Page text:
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The 3 games of IndieCade that best showcased the potential of mixed reality

The niche future of indie development is here.

IndieCade is an international juried festival of independent games that is known as the video game industry’s Sundance. I had never been before, so I didn’t really know what to expect, but what I saw amazed me. I saw mechanical, visual and even social innovation in games of all imaginable and unimaginable ways. From Busy Work, a game developed by Mouse & the Billionaire that simulated an actual office experience (timesheets and all), to Cat Sorter VR, a game by Pawmigo Games about sorting cats with alien defects, the games of IndieCade bent the typical video game framework of design. One trend that highlighted the experimental essence of the convention was the use of mixed reality. These games blend the physical and the virtual into one, cohesive game world. The mixed reality style is not constrained to any particular genre, breathing fresh ideas in games from horror to comedy.

Un-Destined

Un-Destined escape room

The first game I played at the convention, Un-Destined, introduced me to this trend. The creators, Zino Studio, run an escape room in Taiwan and are looking to open one in the States. Un-Destined, in its IndieCade form, is an abridged form of the escape room experience and open to two players at a time. One player uses a virtual reality headset to navigate around the room while the other player, who doesn’t have one, solves puzzles using real, physical objects. The players work in conjunction to solve the puzzles in the mixed reality game space.  I volunteered to be the player interacting with the physical world and had to press buttons, connect electric cords, and even arrange a puzzle. Completing these physical tasks would then directly impact the virtual world. For instance, when I connected the right cables, I was able to unlock a door in the game. It was a dynamic interplay between the virtual and the physical world, unlike other games that limit the player to only one of these realities. The potential for applications to even more escape rooms and exhibition spaces is explosive. The demo may have been short, but this sort of gameplay as applied to the escape room phenomenon is very promising.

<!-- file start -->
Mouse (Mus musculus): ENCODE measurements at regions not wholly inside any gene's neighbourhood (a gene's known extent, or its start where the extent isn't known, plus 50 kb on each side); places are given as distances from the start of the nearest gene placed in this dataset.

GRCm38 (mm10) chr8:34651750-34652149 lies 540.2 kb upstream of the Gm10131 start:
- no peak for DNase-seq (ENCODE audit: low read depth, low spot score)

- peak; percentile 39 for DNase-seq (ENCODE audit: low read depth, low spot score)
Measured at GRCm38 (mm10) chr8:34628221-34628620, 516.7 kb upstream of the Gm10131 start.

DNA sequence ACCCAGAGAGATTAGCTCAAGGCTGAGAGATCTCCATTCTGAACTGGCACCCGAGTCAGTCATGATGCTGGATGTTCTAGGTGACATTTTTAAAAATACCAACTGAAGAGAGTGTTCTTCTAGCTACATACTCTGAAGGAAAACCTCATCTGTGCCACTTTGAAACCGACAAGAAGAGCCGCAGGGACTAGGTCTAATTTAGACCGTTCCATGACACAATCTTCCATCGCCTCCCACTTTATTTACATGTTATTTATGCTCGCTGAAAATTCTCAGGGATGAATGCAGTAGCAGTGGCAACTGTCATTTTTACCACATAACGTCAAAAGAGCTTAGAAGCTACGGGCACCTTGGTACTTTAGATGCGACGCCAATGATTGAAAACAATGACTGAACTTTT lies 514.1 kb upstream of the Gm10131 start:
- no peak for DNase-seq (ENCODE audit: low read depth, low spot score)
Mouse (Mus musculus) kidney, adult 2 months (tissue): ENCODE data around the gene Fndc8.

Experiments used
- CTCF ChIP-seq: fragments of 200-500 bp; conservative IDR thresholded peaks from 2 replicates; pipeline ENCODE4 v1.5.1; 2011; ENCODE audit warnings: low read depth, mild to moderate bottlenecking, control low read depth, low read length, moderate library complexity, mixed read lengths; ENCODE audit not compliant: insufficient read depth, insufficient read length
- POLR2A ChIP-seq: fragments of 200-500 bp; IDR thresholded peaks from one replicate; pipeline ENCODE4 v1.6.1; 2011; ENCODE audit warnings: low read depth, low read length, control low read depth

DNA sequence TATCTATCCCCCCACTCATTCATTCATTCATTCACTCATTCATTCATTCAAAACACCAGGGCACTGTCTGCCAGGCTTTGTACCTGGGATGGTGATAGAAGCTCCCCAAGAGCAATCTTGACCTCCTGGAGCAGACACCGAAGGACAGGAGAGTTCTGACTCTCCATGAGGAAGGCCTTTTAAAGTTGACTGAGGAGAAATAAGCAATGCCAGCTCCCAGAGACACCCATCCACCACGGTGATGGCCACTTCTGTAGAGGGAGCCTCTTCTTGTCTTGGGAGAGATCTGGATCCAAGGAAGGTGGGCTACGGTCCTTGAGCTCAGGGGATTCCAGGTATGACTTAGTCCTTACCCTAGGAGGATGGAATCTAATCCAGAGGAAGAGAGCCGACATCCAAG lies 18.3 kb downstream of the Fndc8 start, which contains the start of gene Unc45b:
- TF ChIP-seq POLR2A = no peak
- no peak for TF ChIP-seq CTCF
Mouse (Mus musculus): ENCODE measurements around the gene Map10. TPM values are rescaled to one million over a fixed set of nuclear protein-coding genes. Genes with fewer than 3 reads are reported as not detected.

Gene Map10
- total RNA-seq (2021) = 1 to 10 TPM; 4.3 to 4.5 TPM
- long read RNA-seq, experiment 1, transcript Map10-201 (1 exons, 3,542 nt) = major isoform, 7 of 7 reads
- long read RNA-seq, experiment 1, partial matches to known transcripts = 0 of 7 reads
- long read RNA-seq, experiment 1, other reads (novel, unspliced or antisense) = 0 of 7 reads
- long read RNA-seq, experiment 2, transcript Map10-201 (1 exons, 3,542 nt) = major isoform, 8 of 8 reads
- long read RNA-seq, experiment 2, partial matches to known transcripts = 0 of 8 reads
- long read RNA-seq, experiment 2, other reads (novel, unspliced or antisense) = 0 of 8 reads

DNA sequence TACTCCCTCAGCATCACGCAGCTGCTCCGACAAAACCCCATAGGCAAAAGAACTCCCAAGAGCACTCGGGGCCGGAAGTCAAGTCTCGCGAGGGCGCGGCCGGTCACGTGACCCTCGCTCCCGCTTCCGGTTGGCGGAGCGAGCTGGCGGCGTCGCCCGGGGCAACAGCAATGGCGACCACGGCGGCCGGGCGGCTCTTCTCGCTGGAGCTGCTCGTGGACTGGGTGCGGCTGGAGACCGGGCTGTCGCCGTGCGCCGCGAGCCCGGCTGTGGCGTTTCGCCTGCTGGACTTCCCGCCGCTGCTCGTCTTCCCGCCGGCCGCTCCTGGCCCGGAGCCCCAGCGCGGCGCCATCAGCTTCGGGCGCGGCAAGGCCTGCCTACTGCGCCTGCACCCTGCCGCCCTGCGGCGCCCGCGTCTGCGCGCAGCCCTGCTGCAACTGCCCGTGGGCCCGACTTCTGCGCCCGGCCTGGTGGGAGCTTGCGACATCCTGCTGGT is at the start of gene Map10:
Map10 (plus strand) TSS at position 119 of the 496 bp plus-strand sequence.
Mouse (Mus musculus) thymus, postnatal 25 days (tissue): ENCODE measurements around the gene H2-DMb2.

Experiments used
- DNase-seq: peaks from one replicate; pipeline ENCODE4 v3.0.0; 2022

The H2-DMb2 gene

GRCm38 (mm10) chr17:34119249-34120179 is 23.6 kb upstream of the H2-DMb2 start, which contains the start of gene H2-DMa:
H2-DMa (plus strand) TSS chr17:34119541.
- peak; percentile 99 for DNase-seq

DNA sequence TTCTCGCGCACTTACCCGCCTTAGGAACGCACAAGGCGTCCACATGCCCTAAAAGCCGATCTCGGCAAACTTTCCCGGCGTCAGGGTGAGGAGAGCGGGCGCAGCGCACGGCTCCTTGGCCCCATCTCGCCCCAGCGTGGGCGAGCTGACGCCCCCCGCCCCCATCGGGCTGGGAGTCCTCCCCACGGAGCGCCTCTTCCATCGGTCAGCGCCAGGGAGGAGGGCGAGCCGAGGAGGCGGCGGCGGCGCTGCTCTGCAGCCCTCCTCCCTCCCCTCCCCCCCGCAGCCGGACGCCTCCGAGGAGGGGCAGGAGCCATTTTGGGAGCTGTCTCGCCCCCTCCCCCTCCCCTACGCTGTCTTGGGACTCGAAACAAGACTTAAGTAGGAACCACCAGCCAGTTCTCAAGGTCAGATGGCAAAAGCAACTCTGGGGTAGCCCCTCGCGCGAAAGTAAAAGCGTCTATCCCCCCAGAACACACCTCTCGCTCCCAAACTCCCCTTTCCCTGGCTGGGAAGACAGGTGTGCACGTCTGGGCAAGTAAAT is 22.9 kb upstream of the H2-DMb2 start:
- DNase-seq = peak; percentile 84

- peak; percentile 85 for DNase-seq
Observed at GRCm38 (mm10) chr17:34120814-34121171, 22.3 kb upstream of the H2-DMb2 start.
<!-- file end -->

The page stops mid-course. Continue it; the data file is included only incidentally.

Emotional Fugitive Detector

My favorite game to use this style of mixed reality was Emotional Fugitive Detector, a game developed by Sam Von Ehren, Alexander King, and Noca Wu. In the game,  the player tries to trick facial recognition software while still seeking to convey their emotions to another human sitting across from them. The narrative of Emotional Fugitive Detector is of humans trying to deceive the virtual robot ruling class through the use of subtle emotions. The micro-expressions had to be small enough that the other (human) player could pick up on it without it being read by the computer.  It was a really fun game to play that adapted the simple concept of shrouding emotions from a computer and turned it into something really unique. Talking to the developer, I learned that the game was originally intended as a fighting game in which the player would use facial recognition to control their character. But, when they ran into difficulty with the software, they pivoted, finding an even more interesting application of mixed reality.

Fear Sphere

The Sphere

There were a number of other games with physical and virtual components to them that I didn’t get the chance to play, but which caught my attention. One that stood out to me most was a game by HNRY called Fear Sphere. In Fear Sphere, the player enters an inflated, black sphere, with a controller that acts as an in-game flashlight by projecting the game onto the tarp around them. This is truly an amazing innovation to have the player not only virtually illuminate the game world but also to literally illuminate the game world against a physical space. The seamless melding of the real with the virtual that Fear Sphere is able to accomplish highlights how powerful mixed reality games can be.  

Before going to IndieCade, I never realized that videogames could have a physical component. There is a powerful, underutilized design space inherent to mixed reality games, that should absolutely be explored further than Amiibos. Virtual reality and augmented reality recently are gaining more and more attention from the public. Augmented reality (AR) is similar to mixed reality as it augments an existing physical space, but it only adds things whereas mixed reality combines the physical and the virtual in a cohesive game environment. Mixed reality as a medium is difficult for mainstream audiences unlike AR where there has to be both virtual and physical augmentation, but as IndieCade showed me this is completely and fascinatingly possible.

Written by Charlie Bruene

One man in a large sea of culture trying to paddle to shore.

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